Stories about Facebook’s advertising business tend to focus on the big numbers — its billions of users, millions of advertisers or its enormous lead over any competitor that’s not named Google.
But Facebook says that one of its success stories in recent years involves a relatively small group of engineers — in fact, originally it was just one engineer, Vatsal Mehta, who serves as Facebook’s director of solutions engineering and now leads a team of more than 100 people. That team works with advertisers to build the technology and infrastructure needed to run more effective campaigns on Facebook, often on top of Facebook’s APIs.
Mehta said that when he first started working on this in 2010, it was a very different landscape, both for mobile (where BlackBerry was still a major player) and for Facebook (which hadn’t even introduced advertising into the News Feed). This was right as the company was trying to shift in a big way toward mobile, and advertisers were still trying to wrap their heads around the change: “For example, travel companies didn’t have teams set up to reach consumers with mobile advertising. We knew that we needed to invest in helping businesses build infrastructure to power their mobile advertising, so I started a team that could help businesses in this sort of bespoke way,” Mehta added.
You’d expect any digital media business to offer some degree of technical support to its biggest advertisers, but the solutions engineering team is actually building products.
For example, it was involved in creating Facebook’s dynamic ads format (where ads show different products to different users based on their activities and interests). Mehta said dynamic ads were first inspired by the complaints of an advertiser he was meeting with in Hamburg, Germany, and he then worked with the Facebook Ads team to create a prototype, eventually leading to a more polished product and broader availability.
It’s probably safe to say that not every client meeting leads to a new ad format — sometimes Mehta’s team is just helping advertisers understand how to use their existing tools in a more effective way. But that other option, working with the rest of Facebook to build something new, is also on the table.
To give me a better sense of what the team actually does, Facebook connected me with Anthony Marino, chief marketing officer at online thrift store thredUP. Marino said that when his company started talking with Facebook’s solution engineering team in 2016, there was a big challenge: How to use ads to highlight thredUP’s constantly changing inventory.
“On thredUP, the site is practically remade every hour as thousands and thousands of new items are added,” he said. “We looked at that flow of product, of apparel, and it was like being a news site … We had to figure out a way to automate the process of, okay, once we capture and the attributes and qualities of different items of clothing, how do we get them in front of the right person?”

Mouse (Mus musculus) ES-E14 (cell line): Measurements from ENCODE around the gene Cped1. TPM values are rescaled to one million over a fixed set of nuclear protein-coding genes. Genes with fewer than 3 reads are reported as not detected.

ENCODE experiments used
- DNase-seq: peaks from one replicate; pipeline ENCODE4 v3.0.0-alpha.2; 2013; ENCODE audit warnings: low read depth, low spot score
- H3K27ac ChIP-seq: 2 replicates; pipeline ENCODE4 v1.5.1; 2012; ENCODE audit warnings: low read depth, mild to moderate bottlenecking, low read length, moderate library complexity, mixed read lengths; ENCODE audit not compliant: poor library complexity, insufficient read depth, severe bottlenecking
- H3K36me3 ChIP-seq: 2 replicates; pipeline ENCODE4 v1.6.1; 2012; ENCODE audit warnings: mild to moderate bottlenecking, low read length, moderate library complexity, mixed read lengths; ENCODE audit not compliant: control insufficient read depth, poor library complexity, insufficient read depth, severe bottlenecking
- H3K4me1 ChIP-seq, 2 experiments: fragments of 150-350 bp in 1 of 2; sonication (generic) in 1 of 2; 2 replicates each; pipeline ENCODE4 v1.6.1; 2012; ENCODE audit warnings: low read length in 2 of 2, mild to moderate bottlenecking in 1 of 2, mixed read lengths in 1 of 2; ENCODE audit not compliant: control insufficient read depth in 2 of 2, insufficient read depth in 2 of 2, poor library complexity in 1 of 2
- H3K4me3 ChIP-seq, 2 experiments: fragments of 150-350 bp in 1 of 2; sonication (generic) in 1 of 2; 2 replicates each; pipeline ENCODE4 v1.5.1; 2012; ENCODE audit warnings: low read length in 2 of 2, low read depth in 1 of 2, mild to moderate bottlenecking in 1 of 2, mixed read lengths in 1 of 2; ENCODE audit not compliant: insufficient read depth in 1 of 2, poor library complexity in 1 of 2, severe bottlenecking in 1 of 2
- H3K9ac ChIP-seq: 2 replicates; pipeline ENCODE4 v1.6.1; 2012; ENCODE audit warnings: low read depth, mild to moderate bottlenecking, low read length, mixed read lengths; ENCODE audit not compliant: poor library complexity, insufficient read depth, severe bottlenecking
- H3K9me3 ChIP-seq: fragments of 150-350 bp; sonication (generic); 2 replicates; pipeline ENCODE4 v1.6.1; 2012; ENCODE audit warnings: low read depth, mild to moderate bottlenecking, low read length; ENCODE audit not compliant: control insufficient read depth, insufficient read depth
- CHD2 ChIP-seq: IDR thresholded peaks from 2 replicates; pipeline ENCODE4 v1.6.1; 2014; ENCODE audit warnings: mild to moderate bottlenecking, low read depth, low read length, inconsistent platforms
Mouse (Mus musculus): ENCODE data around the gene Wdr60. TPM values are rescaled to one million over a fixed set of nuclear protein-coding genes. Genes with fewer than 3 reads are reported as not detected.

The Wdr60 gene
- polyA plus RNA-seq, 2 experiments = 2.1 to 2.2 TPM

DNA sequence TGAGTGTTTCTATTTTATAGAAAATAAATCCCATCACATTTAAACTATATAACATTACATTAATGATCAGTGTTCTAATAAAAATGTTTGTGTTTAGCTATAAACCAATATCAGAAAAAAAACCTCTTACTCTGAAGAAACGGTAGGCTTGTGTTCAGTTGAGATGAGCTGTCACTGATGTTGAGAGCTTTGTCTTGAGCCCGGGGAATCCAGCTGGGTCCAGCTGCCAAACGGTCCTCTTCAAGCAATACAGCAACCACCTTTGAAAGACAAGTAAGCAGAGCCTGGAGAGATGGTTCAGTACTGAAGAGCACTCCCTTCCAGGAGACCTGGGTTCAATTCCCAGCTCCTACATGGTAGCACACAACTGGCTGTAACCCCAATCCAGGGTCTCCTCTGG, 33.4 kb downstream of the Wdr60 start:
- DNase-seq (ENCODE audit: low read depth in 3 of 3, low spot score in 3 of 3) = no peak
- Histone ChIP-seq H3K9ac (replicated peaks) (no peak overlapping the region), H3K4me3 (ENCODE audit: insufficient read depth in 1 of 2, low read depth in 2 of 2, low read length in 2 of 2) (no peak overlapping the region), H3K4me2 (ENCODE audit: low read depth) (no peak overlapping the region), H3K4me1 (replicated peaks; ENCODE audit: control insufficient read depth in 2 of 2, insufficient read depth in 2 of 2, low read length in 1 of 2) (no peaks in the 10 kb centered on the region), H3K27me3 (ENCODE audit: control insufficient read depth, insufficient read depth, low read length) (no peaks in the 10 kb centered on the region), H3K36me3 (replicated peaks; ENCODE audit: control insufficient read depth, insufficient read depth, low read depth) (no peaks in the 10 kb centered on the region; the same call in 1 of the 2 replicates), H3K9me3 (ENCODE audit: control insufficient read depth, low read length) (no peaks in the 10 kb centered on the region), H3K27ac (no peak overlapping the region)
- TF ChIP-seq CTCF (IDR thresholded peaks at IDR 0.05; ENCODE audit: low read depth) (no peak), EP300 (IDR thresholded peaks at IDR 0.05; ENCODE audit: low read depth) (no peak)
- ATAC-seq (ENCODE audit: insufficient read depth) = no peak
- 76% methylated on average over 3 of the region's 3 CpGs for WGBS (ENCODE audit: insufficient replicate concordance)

To enable that, Facebook worked with thredUP to launch dynamic ads that were connected to thredUP’s real-time product catalog. The system uses machine learning to further improve the targeting; for example, showing users different types of ads at different times of day.
“The first thing is, Facebook puts the right people in the room,” Marino said. He recounted working with Facebook to create “new ad products, new data pipelines” between the two systems, and he said, “There were product people, there were operations people in the room. We were able to really integrate at the data integration, at the business process level.”
Did this actually lead thredUP to buy more ads on Facebook? The companies didn’t share numbers about the company’s ad spending, but part of the process involved shifting thredUP from Criteo retargeting to Facebook dynamic ads, and Marino told me, “Working with the solutions engineering team at Facebook enabled us to spend our dollars more efficiently, so that we could amp our marketing budget and drive more new customers to thredUP.com.”
The team has worked with other customers, including Michael Kors, Edmunds, The New York Times, Gilt and Zynga. It also works with the companies that offer ad-buying tools on top of Facebook, like Smartly, Kenshoo, Marin Software, Adobe, Social Code and Nanigans — and mobile gaming company Machine Zone said the Facebook ad-buying platform it built with the solution engineering team’s help was so successful that it’s launching a new business called Cognant.
Facebook says that on average, clients working with the solutions engineering team see their return on ad spend improve by 100 percent.
Of course, while Facebook continues to do extraordinarily well financially, it’s been battered in public perception as the government scrutinizes the role it may have played in spreading misinformation as part of Russia’s election interference efforts. On the ad side, Facebook has announced new transparency features like the ability to see every ad campaign from a given advertiser, and an archive of ads related to federal elections.
When I brought this up, the company said these changes, and the broader political environment, haven’t really affected the day-to-day work of the solutions engineering team, which is much more in the trenches, helping advertisers do new things.
As for what they’ll be up to in 2018, Mehta said:
One area we’re increasingly spending time helping clients with is incorporating more machine learning into solutions and driving efficiency through technology. This includes building better optimization tools that help the client without them needing to adjust and turn nobs in the interface. We see this as a huge area of investment across our business over the next year.